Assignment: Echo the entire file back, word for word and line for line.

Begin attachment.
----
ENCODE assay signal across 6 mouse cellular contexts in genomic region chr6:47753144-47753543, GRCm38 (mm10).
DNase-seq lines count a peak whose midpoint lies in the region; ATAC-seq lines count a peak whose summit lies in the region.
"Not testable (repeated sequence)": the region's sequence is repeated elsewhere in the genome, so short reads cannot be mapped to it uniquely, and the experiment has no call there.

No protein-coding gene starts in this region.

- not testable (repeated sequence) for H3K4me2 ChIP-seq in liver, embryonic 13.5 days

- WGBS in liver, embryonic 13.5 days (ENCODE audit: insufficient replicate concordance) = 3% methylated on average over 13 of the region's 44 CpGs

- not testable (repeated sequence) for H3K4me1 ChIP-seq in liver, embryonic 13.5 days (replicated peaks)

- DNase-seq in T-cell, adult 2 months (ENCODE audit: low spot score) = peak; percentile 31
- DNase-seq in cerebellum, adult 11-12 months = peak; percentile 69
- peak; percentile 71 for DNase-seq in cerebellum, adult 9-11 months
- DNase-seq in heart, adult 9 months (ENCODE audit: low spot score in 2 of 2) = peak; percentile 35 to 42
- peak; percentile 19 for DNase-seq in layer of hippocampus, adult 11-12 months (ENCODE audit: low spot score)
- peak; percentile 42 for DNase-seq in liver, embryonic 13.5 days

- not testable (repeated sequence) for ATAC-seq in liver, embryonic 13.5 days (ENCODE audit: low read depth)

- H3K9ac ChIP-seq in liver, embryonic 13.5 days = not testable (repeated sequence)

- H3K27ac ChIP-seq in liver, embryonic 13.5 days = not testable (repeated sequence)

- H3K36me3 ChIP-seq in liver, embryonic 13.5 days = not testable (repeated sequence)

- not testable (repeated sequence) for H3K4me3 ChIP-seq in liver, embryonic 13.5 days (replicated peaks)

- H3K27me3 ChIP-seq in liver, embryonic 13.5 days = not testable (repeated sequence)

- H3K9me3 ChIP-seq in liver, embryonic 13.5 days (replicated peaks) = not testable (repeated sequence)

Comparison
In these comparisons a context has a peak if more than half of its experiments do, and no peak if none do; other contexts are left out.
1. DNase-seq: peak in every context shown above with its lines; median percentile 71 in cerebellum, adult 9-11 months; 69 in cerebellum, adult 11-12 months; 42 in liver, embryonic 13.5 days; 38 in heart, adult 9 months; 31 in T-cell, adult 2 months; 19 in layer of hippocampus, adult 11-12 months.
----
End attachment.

ENCODE assay signal across 6 mouse cellular contexts in genomic region chr6:47753144-47753543, GRCm38 (mm10).
DNase-seq lines count a peak whose midpoint lies in the region; ATAC-seq lines count a peak whose summit lies in the region.
"Not testable (repeated sequence)": the region's sequence is repeated elsewhere in the genome, so short reads cannot be mapped to it uniquely, and the experiment has no call there.

No protein-coding gene starts in this region.

- not testable (repeated sequence) for H3K4me2 ChIP-seq in liver, embryonic 13.5 days

- WGBS in liver, embryonic 13.5 days (ENCODE audit: insufficient replicate concordance) = 3% methylated on average over 13 of the region's 44 CpGs

- not testable (repeated sequence) for H3K4me1 ChIP-seq in liver, embryonic 13.5 days (replicated peaks)

- DNase-seq in T-cell, adult 2 months (ENCODE audit: low spot score) = peak; percentile 31
- DNase-seq in cerebellum, adult 11-12 months = peak; percentile 69
- peak; percentile 71 for DNase-seq in cerebellum, adult 9-11 months
- DNase-seq in heart, adult 9 months (ENCODE audit: low spot score in 2 of 2) = peak; percentile 35 to 42
- peak; percentile 19 for DNase-seq in layer of hippocampus, adult 11-12 months (ENCODE audit: low spot score)
- peak; percentile 42 for DNase-seq in liver, embryonic 13.5 days

- not testable (repeated sequence) for ATAC-seq in liver, embryonic 13.5 days (ENCODE audit: low read depth)

- H3K9ac ChIP-seq in liver, embryonic 13.5 days = not testable (repeated sequence)

- H3K27ac ChIP-seq in liver, embryonic 13.5 days = not testable (repeated sequence)

- H3K36me3 ChIP-seq in liver, embryonic 13.5 days = not testable (repeated sequence)

- not testable (repeated sequence) for H3K4me3 ChIP-seq in liver, embryonic 13.5 days (replicated peaks)

- H3K27me3 ChIP-seq in liver, embryonic 13.5 days = not testable (repeated sequence)

- H3K9me3 ChIP-seq in liver, embryonic 13.5 days (replicated peaks) = not testable (repeated sequence)

Comparison
In these comparisons a context has a peak if more than half of its experiments do, and no peak if none do; other contexts are left out.
1. DNase-seq: peak in every context shown above with its lines; median percentile 71 in cerebellum, adult 9-11 months; 69 in cerebellum, adult 11-12 months; 42 in liver, embryonic 13.5 days; 38 in heart, adult 9 months; 31 in T-cell, adult 2 months; 19 in layer of hippocampus, adult 11-12 months.